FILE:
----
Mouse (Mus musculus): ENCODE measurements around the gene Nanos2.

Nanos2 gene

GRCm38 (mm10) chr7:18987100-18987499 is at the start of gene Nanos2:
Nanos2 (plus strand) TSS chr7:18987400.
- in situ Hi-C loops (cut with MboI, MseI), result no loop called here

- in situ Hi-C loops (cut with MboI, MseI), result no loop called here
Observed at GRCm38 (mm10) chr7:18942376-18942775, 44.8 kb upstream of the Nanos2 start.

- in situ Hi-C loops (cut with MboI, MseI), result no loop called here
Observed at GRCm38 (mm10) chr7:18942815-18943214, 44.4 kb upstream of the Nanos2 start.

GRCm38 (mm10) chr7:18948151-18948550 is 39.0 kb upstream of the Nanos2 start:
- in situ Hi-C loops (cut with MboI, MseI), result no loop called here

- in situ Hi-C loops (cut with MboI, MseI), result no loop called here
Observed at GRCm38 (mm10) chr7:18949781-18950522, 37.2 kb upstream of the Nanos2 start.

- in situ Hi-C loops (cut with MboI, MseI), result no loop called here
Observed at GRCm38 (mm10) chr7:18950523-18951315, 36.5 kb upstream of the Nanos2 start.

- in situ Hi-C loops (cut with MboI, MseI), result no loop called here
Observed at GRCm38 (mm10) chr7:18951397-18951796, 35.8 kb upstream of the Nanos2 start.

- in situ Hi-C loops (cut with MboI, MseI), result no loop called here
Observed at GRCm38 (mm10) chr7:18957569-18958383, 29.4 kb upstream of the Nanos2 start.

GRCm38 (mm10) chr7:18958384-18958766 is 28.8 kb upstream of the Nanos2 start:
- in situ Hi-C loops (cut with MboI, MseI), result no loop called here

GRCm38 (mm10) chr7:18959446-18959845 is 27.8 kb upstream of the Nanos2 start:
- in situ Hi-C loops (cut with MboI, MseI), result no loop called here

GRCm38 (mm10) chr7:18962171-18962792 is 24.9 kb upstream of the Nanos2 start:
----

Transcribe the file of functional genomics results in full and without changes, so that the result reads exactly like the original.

Mouse (Mus musculus): ENCODE measurements around the gene Nanos2.

Nanos2 gene

GRCm38 (mm10) chr7:18987100-18987499 is at the start of gene Nanos2:
Nanos2 (plus strand) TSS chr7:18987400.
- in situ Hi-C loops (cut with MboI, MseI), result no loop called here

- in situ Hi-C loops (cut with MboI, MseI), result no loop called here
Observed at GRCm38 (mm10) chr7:18942376-18942775, 44.8 kb upstream of the Nanos2 start.

- in situ Hi-C loops (cut with MboI, MseI), result no loop called here
Observed at GRCm38 (mm10) chr7:18942815-18943214, 44.4 kb upstream of the Nanos2 start.

GRCm38 (mm10) chr7:18948151-18948550 is 39.0 kb upstream of the Nanos2 start:
- in situ Hi-C loops (cut with MboI, MseI), result no loop called here

- in situ Hi-C loops (cut with MboI, MseI), result no loop called here
Observed at GRCm38 (mm10) chr7:18949781-18950522, 37.2 kb upstream of the Nanos2 start.

- in situ Hi-C loops (cut with MboI, MseI), result no loop called here
Observed at GRCm38 (mm10) chr7:18950523-18951315, 36.5 kb upstream of the Nanos2 start.

- in situ Hi-C loops (cut with MboI, MseI), result no loop called here
Observed at GRCm38 (mm10) chr7:18951397-18951796, 35.8 kb upstream of the Nanos2 start.

- in situ Hi-C loops (cut with MboI, MseI), result no loop called here
Observed at GRCm38 (mm10) chr7:18957569-18958383, 29.4 kb upstream of the Nanos2 start.

GRCm38 (mm10) chr7:18958384-18958766 is 28.8 kb upstream of the Nanos2 start:
- in situ Hi-C loops (cut with MboI, MseI), result no loop called here

GRCm38 (mm10) chr7:18959446-18959845 is 27.8 kb upstream of the Nanos2 start:
- in situ Hi-C loops (cut with MboI, MseI), result no loop called here

GRCm38 (mm10) chr7:18962171-18962792 is 24.9 kb upstream of the Nanos2 start: